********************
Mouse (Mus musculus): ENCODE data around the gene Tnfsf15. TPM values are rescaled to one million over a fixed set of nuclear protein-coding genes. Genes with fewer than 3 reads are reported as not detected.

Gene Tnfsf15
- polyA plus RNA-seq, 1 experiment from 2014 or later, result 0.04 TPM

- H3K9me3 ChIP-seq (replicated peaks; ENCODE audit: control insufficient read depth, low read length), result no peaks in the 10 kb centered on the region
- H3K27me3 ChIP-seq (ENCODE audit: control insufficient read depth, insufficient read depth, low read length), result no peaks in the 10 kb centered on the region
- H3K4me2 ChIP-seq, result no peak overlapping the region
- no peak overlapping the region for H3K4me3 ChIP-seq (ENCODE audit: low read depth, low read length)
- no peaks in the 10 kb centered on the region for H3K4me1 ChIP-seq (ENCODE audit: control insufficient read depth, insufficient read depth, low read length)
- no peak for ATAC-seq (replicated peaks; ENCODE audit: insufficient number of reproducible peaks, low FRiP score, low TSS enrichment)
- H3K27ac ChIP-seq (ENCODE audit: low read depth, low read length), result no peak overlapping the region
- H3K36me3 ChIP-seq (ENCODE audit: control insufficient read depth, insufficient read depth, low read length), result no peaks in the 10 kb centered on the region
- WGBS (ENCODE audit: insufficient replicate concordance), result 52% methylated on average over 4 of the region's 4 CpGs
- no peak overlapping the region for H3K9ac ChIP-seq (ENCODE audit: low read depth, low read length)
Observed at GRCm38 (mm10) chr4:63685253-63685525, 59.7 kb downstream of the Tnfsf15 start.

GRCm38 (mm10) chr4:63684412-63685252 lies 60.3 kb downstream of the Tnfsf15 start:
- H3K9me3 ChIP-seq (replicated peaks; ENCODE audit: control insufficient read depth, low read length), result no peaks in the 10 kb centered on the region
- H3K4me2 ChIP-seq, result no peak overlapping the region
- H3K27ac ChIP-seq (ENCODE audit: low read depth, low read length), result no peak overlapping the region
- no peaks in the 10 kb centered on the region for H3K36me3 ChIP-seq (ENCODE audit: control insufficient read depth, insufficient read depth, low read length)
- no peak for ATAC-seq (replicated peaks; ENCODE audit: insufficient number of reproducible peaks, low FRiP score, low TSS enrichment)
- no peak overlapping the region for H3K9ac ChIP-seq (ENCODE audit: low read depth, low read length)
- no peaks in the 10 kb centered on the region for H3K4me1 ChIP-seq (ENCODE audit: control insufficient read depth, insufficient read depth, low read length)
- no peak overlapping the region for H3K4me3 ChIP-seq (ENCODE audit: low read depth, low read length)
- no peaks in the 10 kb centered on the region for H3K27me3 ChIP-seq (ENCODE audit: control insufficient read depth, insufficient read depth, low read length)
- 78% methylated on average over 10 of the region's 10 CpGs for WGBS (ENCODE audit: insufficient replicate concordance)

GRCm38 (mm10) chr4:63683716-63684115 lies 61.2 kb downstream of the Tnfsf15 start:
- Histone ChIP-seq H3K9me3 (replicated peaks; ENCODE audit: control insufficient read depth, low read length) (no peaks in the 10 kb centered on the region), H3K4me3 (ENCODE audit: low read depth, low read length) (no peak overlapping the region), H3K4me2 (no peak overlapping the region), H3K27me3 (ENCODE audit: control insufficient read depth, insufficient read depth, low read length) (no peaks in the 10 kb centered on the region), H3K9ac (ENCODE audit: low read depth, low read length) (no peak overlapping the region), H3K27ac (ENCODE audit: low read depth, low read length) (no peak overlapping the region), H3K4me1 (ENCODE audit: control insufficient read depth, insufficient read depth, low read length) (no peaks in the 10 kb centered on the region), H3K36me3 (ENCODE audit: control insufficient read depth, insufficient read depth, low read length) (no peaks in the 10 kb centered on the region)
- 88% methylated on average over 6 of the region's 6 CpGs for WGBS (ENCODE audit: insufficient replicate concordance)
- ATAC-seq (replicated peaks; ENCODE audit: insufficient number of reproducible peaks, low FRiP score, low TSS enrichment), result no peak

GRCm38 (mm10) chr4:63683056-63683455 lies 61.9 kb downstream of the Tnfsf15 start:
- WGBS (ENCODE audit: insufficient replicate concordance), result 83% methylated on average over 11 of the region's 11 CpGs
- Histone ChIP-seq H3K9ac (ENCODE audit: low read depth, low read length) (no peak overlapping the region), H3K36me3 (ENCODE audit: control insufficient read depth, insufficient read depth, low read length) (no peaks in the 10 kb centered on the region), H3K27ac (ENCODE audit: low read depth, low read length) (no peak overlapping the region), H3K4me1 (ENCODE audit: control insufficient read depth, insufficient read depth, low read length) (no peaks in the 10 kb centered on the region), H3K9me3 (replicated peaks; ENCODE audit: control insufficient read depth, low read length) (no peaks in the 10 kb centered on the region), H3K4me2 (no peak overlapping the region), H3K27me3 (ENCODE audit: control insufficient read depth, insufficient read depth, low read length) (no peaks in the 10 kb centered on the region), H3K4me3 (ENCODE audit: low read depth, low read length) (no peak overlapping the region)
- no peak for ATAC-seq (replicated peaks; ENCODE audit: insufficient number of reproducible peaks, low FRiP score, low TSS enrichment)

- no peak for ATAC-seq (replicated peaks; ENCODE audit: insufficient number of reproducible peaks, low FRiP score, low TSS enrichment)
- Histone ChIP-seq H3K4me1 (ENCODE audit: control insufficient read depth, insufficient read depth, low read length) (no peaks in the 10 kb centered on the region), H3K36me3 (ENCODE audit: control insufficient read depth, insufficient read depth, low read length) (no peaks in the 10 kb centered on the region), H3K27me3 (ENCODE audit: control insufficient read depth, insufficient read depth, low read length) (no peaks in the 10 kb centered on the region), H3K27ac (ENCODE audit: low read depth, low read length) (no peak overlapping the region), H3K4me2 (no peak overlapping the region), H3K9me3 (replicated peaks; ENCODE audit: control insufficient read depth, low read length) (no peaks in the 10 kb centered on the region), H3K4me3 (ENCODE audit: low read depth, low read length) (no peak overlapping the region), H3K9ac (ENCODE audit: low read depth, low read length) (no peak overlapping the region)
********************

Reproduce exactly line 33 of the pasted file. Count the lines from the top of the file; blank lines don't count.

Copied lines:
- no peak for ATAC-seq (replicated peaks; ENCODE audit: insufficient number of reproducible peaks, low FRiP score, low TSS enrichment)